6 Strategies to Develop Your Critical Reading Skills

an opened book lying on the grass

To those in professions that involve using your mind as a tool, keeping skills like critical reading and critical thinking sharp is an absolute must. Most of us have been required to read critically during our education, but, strangely enough, the skill remains untapped or undeveloped by most adults.

Critical reading, by and large, concerns not discerning what the text says, but why it says what it says and a sharp critical reader will separate three functions that a text performs: what it says, what it does and what the congruity of those two is supposed to mean. In other words, to read critically is to think not about what the text says about one topic or another, but what the text attempts to accomplish by stating what it’s stating in terms of facts and arguments presented.

Here are some strategies that will help you become a better critical reader:

1. Develop Critical Reading Along With Critical Thinking

At least once a day, resolve to read something that attempts to argue for or against a cause. Then, spend some time to answer basic questions: what is the issue and why is it being discussed? What is this author advocating for? How do they justify their stance on this topic? Are these good reasons? Why or why not? For reading material, try the New York Times Opinion Pages.

2. Lay Your Thoughts Out

Some prefer using a pen and paper, but the easier way is saying what you’re thinking out loud, allowing your thoughts to go from something wishy-washy and unsound to concrete, composed statements. It might seem silly, but even advanced students of logical theory have to do this, and it’s definitely a practical skill worth developing. When you’re ruminating on a topic, your mind can go from one thought to the next, barely registering that something was there after your thought switches to something else. Verbalizing those thoughts allows them to bear weight and be recorded.

3. Read Up on Logical Theory

Learn what an argument is and the difference between deductive and inductive arguments. Finally, learn about what makes an argument valid, what makes an argument sound and how those two things differ from each other. There’s lots more to learn, but these are the basics that will serve you well when dissecting someone’s arguments.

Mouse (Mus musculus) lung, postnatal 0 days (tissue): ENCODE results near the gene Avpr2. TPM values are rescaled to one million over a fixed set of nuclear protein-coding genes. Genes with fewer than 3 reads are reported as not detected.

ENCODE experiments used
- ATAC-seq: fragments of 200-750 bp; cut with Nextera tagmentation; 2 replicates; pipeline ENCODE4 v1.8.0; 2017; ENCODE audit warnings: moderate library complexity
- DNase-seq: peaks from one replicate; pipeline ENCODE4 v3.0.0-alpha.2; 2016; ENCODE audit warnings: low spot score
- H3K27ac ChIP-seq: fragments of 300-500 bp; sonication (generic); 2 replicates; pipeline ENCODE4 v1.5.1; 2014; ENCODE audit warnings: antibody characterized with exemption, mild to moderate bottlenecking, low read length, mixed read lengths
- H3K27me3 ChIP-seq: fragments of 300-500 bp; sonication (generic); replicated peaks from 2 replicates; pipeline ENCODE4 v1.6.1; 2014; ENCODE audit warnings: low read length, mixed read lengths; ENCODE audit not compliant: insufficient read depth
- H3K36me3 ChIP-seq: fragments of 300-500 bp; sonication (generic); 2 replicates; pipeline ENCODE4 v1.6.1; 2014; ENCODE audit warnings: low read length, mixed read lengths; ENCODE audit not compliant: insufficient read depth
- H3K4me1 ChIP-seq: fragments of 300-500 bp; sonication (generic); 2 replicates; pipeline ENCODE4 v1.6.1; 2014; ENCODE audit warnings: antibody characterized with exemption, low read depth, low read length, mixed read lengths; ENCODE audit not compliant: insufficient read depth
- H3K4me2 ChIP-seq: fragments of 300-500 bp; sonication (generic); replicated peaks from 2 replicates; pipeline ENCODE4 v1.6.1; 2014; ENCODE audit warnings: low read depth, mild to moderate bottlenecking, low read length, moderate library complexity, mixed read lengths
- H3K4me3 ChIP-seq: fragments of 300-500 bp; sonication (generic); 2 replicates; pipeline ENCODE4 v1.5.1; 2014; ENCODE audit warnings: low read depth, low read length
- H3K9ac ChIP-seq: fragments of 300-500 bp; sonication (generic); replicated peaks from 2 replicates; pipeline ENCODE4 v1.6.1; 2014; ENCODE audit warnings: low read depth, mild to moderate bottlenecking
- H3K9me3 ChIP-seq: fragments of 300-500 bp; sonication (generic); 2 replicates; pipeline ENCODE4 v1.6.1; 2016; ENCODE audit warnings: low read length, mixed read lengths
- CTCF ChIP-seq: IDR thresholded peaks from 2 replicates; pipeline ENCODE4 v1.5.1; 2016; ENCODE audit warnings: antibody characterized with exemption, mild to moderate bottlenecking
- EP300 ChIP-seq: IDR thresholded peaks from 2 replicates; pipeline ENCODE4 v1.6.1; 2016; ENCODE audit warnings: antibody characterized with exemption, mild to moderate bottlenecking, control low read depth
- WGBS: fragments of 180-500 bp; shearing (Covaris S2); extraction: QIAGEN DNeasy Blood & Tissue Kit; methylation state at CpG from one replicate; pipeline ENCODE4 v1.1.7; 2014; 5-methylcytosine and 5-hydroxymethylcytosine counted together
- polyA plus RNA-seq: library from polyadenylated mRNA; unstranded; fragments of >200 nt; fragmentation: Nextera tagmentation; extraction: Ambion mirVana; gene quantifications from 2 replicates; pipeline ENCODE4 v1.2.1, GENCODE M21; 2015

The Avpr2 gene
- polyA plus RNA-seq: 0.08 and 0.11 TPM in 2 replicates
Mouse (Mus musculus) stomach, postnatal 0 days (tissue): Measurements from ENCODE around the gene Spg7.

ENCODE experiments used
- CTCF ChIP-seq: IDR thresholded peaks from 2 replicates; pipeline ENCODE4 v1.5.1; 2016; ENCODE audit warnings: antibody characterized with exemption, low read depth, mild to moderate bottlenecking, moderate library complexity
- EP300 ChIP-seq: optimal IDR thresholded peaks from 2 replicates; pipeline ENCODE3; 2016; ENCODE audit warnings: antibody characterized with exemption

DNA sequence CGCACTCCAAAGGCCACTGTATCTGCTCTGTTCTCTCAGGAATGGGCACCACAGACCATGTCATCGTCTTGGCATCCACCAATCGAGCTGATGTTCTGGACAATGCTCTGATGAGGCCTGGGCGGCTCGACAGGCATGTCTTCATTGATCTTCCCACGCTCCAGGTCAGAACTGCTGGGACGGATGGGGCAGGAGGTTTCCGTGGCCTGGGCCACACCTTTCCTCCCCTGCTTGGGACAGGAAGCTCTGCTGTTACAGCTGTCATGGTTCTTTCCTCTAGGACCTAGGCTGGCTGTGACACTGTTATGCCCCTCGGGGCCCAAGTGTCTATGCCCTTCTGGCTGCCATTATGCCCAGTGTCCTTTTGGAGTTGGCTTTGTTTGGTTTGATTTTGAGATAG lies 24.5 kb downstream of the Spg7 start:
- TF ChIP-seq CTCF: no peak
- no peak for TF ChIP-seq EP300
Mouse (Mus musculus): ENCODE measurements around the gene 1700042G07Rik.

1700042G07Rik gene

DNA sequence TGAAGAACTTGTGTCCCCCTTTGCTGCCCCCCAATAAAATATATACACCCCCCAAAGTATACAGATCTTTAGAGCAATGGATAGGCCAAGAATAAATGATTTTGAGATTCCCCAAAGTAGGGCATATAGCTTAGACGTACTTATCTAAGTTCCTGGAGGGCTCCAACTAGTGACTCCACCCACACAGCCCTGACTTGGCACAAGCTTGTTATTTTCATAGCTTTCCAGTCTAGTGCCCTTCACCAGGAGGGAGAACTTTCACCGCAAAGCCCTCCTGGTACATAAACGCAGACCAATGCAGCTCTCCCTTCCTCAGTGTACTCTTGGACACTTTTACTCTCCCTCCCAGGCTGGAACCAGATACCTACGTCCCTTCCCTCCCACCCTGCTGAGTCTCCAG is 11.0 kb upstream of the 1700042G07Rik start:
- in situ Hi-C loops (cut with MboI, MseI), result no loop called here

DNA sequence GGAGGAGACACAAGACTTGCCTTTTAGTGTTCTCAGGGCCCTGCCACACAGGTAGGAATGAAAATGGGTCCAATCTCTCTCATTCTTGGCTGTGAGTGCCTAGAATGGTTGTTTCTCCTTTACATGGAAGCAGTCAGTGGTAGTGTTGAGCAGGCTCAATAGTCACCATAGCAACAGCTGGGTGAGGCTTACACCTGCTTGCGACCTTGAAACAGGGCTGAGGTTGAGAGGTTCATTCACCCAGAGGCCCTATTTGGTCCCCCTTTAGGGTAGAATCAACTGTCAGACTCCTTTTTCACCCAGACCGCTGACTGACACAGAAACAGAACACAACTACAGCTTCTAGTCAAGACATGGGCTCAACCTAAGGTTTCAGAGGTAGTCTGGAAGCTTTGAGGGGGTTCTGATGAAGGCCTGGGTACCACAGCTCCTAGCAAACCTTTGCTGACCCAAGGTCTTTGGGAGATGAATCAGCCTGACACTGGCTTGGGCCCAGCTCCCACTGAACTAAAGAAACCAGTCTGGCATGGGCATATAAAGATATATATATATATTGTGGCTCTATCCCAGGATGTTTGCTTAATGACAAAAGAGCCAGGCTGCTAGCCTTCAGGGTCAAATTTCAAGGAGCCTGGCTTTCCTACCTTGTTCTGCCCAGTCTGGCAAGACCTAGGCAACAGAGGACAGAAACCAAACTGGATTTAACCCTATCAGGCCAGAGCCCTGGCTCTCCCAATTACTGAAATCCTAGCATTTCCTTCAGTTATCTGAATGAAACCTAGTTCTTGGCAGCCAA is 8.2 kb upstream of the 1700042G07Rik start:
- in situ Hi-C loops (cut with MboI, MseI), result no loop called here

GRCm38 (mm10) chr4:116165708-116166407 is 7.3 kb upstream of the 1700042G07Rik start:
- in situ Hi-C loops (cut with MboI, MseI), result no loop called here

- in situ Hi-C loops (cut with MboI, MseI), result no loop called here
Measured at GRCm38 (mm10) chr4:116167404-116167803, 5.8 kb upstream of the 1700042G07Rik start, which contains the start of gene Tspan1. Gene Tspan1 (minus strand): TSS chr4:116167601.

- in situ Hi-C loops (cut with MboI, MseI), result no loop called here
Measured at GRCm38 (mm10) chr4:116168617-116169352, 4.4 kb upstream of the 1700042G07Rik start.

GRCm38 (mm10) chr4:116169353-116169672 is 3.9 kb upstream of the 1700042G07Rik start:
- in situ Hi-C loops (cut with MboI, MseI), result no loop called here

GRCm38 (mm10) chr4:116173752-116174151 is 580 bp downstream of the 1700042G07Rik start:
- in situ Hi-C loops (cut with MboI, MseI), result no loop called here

4. Remember to Think Actively

Active thinking means asking questions when presented with statements, it’s opposition being passive thinking, which is based on relying on assumption, taking things at face value, and prejudice.

5. Be a Skeptic, Not a Cynic

Critical thinkers are naturally skeptical and suspicious, though in some, this can cross into cynicism. The rule of thumb for distinguishing between the two is that cynics will assume that something is malicious or untrue, while skeptics do not assume anything. Of course, we’re all just human and sometimes can’t help but fall victim to our emotions, however, try and remember that critical thinking involves thinking actively, and cynicism is purely passive emotional impulse.

6. Above All Else, Be Open to New Ideas

To a non-critical thinker, the world is only their perspective of it and what doesn’t fall into their view is dismissed simply because it’s different. A critical thinker, and, by extension, a critical reader judges ideas based on merit alone, accepting views that differ from their own and in fact readily exposing themselves to opposing views.

Using these guidelines will help you stay sharp and think on your feet when presented with someone’s opinions. Resolving to read critically is something everyone should do. It’s not in everyone’s character to read everything critically, nor is it possible to think critically and remain skeptical at all times, but in this world where your news come pre-chewed you’ll need the right tools to combat spin and misinformation.

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